Today, my father would have been 90.
My dad was a corpsman with the 3rd Marines at Guadalcanal and Bougainville during World War Two. He was 17 and often spent nights in the jungle holding a wounded buddy in his arms, fighting to save the soldier's life as he murmured for his mom or sweetheart and then slipped away. I can see my dad now in my mind's eye, letting go of the dead Marine and reaching for another Lucky Strike.
The old Lucky Strike green packaging had grown starkly red as the war went on. Green was in high demand in those days for uniforms, camouflage and paint for tanks and jeeps. Lucky Strike took advantage of the color of the times by announcing, "Lucky Strike Green Has Gone To War!" The tobacco folks made sure of it by sending millions of free packs of cigarettes to American soldiers overseas, quickly addicting them to a drug that would kill them with even less mercy than the enemy, plus it would take a lot longer.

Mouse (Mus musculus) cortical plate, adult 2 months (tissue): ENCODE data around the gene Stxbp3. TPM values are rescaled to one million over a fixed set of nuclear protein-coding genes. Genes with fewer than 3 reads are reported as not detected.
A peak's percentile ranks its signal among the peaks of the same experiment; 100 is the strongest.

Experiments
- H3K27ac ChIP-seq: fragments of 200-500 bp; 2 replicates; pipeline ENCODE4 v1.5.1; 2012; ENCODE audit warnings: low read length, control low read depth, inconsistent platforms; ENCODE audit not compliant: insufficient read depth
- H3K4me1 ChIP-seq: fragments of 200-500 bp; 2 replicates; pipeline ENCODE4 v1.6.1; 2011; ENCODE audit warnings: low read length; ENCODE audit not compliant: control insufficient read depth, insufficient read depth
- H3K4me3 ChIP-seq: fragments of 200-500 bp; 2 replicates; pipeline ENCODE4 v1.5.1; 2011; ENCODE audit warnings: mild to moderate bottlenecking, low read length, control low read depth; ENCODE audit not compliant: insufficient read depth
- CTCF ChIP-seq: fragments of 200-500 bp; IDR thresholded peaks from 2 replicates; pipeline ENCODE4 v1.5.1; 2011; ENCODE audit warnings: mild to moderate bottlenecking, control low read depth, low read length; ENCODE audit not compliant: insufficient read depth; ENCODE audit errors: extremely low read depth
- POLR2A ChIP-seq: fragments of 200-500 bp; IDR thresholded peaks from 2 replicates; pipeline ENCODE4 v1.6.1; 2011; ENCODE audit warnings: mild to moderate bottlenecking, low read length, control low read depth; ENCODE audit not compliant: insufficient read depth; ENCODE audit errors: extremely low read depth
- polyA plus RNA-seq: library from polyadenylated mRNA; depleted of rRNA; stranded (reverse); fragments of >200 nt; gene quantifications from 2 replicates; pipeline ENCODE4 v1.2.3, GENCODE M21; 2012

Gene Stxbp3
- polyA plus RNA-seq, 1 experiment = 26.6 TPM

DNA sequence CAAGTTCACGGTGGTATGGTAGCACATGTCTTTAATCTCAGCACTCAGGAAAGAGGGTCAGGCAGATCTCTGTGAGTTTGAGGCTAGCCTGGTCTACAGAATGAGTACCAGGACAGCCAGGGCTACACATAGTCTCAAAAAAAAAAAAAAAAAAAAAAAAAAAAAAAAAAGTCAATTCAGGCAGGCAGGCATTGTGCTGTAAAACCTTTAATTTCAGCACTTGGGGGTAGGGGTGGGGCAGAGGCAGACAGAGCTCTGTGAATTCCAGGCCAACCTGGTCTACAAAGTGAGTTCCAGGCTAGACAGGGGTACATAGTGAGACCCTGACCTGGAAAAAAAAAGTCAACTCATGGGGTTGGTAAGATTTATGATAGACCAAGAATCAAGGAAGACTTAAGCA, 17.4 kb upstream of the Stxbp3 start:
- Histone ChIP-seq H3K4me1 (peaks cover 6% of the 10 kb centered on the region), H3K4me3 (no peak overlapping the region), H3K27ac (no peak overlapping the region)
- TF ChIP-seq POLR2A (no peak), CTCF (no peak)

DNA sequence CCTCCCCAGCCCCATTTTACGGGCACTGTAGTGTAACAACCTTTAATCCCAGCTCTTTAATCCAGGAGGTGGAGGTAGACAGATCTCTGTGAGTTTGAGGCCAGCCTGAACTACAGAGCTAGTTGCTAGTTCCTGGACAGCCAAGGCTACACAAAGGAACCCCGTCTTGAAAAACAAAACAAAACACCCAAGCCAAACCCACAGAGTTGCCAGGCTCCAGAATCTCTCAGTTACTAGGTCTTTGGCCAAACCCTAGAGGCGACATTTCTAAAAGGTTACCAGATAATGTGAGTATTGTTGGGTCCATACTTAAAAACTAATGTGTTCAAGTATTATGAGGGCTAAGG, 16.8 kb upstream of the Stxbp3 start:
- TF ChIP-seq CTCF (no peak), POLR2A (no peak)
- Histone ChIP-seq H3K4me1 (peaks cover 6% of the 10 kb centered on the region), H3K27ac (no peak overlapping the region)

With any luck, I make it to 90. I'll be 67 in another few months. He was 63 when he died in a thrall of convulsions resulting from the tobacco which had destroyed his heart and his lungs and his spirit. I held him in my arms as he quivered into unconsciousness and I helped pull the plug so he could finally die.
It's hard to watch as Medicare is offered up for cuts while taxes are increased on virtually everything but tobacco. I agree with my politically conservative friends. Let's not raise taxes on tobacco.
Let's ban it!
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